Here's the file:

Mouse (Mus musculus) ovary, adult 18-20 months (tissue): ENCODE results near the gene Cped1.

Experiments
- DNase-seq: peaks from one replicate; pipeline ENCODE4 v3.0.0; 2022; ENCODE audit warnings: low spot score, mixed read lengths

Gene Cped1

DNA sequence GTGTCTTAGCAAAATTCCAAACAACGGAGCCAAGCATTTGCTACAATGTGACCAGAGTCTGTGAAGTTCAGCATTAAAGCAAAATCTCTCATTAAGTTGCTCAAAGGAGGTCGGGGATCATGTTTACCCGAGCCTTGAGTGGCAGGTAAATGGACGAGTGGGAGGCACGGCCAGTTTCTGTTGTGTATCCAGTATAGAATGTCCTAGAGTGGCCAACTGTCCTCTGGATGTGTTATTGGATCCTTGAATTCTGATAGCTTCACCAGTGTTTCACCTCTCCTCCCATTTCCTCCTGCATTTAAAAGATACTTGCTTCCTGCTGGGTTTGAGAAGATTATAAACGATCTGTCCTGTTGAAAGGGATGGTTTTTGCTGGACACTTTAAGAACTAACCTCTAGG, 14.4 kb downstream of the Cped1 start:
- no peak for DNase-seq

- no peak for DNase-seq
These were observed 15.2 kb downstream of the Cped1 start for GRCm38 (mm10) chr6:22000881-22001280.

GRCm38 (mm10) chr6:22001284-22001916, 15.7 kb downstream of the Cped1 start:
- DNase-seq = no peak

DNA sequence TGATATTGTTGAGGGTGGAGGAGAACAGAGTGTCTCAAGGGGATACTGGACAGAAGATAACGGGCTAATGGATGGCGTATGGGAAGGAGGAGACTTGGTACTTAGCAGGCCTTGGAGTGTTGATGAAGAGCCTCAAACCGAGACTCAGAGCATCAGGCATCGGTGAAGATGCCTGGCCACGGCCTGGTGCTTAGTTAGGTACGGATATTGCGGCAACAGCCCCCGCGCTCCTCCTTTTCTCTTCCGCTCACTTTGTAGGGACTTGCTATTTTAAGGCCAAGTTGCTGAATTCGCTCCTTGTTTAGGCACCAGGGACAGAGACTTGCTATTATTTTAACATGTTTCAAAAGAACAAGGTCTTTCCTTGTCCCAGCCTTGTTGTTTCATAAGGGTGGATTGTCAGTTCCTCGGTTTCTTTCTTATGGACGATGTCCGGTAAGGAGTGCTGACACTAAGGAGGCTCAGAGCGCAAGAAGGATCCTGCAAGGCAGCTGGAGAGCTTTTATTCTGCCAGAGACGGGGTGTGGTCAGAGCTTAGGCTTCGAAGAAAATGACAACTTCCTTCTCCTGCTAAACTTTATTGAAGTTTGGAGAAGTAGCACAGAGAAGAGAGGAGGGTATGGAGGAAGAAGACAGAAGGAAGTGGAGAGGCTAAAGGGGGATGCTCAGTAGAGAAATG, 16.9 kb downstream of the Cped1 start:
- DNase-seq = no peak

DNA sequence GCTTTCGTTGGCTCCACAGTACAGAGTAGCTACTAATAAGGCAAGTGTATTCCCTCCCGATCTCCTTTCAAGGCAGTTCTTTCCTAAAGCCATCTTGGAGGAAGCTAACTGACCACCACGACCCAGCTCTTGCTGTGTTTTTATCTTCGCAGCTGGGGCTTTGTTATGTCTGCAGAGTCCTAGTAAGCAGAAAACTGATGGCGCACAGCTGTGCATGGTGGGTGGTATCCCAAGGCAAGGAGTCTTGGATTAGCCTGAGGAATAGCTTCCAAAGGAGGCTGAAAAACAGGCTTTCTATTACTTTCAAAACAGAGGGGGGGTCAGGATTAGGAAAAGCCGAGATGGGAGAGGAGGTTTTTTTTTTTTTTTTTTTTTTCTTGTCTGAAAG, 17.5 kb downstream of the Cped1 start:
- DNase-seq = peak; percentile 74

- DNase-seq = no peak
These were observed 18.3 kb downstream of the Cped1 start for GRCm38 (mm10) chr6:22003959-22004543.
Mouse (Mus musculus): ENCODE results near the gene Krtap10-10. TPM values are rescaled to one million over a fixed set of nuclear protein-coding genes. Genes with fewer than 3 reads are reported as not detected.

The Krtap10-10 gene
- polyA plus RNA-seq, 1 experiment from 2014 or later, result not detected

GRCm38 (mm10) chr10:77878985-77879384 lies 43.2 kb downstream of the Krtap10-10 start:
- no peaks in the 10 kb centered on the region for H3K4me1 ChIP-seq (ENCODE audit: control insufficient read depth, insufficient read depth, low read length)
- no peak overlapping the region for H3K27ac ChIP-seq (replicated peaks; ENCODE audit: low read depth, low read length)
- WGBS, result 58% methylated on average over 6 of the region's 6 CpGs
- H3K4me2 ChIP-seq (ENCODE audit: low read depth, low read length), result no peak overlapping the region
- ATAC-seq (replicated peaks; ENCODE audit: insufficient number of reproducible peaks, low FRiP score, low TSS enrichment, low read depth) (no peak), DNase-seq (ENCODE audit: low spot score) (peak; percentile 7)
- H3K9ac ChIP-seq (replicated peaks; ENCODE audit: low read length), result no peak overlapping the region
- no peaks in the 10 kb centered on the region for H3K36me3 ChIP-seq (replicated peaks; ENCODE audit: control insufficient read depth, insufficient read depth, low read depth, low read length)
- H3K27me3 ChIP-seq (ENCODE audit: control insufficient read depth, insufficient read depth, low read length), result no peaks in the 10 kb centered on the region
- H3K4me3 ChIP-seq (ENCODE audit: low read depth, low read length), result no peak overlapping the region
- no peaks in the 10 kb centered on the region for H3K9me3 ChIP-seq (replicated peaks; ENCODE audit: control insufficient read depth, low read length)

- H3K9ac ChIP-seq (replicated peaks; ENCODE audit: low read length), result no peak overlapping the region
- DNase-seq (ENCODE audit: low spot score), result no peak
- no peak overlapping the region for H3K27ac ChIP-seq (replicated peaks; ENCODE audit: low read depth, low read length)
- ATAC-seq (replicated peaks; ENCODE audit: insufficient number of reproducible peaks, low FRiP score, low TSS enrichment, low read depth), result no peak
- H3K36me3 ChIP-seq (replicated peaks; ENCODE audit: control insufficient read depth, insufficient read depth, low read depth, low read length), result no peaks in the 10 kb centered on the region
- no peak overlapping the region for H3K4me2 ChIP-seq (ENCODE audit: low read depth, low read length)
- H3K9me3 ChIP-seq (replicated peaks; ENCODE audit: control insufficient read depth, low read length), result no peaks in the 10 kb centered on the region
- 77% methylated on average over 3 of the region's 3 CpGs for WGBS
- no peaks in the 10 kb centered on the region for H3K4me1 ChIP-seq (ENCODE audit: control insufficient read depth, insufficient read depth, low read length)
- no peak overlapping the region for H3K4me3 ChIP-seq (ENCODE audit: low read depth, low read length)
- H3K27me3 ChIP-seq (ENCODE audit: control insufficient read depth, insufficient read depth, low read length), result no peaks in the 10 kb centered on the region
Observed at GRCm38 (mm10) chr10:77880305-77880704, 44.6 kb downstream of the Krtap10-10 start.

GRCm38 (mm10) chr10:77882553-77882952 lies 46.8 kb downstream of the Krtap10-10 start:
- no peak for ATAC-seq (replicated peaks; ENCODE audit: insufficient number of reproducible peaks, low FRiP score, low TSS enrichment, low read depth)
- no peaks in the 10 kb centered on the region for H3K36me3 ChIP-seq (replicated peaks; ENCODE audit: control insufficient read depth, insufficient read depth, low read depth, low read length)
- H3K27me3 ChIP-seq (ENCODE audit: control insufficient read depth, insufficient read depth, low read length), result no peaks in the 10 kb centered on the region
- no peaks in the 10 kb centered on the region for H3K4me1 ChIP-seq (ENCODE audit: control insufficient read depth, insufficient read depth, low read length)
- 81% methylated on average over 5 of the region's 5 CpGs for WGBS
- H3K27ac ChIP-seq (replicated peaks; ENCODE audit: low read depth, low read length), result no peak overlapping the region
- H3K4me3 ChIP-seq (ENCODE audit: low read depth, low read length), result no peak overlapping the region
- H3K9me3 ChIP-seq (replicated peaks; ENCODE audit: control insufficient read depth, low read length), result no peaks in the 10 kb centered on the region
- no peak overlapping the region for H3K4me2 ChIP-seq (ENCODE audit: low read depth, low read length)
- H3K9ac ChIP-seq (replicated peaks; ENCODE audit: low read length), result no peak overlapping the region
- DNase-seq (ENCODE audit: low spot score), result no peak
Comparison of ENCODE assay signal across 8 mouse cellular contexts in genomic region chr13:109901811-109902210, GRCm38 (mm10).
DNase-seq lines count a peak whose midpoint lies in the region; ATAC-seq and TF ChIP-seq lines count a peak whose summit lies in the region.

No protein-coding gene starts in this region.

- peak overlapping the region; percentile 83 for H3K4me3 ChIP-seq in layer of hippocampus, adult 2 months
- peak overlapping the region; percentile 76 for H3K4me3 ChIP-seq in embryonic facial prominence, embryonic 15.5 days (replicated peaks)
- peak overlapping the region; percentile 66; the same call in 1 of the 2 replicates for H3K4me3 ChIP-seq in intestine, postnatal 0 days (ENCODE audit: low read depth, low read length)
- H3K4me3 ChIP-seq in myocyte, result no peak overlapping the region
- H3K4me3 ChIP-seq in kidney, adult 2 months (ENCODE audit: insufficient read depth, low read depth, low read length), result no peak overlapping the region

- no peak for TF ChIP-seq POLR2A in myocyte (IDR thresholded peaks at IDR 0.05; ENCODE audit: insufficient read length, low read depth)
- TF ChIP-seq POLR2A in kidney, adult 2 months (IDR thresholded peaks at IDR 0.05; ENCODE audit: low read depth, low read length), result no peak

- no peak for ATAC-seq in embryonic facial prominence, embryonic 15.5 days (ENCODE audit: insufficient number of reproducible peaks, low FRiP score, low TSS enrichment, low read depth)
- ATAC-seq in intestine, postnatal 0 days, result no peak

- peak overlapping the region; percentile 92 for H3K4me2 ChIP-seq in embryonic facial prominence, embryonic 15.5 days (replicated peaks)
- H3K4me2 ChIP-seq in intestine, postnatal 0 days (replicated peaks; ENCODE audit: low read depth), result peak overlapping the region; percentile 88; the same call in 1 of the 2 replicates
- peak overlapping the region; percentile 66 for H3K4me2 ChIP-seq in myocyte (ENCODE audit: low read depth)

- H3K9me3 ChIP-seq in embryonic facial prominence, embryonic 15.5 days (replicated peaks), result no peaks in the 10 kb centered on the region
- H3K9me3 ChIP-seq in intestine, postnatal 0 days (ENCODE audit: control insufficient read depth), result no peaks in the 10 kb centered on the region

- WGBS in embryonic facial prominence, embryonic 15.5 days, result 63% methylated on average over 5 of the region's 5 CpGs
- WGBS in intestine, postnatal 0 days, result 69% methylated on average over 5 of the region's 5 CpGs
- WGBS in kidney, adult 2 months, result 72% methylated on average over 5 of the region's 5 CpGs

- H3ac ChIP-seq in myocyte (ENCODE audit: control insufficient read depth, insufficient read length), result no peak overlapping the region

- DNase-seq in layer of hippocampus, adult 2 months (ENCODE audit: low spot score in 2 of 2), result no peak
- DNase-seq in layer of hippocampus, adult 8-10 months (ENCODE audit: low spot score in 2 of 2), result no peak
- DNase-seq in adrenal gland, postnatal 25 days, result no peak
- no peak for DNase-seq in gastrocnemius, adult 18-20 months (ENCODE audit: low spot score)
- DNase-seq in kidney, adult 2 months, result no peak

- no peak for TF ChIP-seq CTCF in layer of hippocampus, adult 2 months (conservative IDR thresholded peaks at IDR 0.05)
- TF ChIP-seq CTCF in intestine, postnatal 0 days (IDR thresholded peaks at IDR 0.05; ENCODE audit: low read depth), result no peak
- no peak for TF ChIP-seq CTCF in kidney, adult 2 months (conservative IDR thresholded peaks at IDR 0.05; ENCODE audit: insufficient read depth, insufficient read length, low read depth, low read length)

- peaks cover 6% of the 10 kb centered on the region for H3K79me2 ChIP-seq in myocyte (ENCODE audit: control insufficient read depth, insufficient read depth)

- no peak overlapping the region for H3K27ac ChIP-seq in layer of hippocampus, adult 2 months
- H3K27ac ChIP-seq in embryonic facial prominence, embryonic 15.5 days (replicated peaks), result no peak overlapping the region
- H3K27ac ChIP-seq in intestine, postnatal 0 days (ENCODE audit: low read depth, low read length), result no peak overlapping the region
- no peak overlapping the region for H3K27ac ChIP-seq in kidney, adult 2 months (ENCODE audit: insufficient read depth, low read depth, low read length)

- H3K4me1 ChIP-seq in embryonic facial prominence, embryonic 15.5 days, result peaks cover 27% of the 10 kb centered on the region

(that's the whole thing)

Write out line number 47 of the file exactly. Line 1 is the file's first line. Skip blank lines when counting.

- no peaks in the 10 kb centered on the region for H3K4me1 ChIP-seq (ENCODE audit: control insufficient read depth, insufficient read depth, low read length)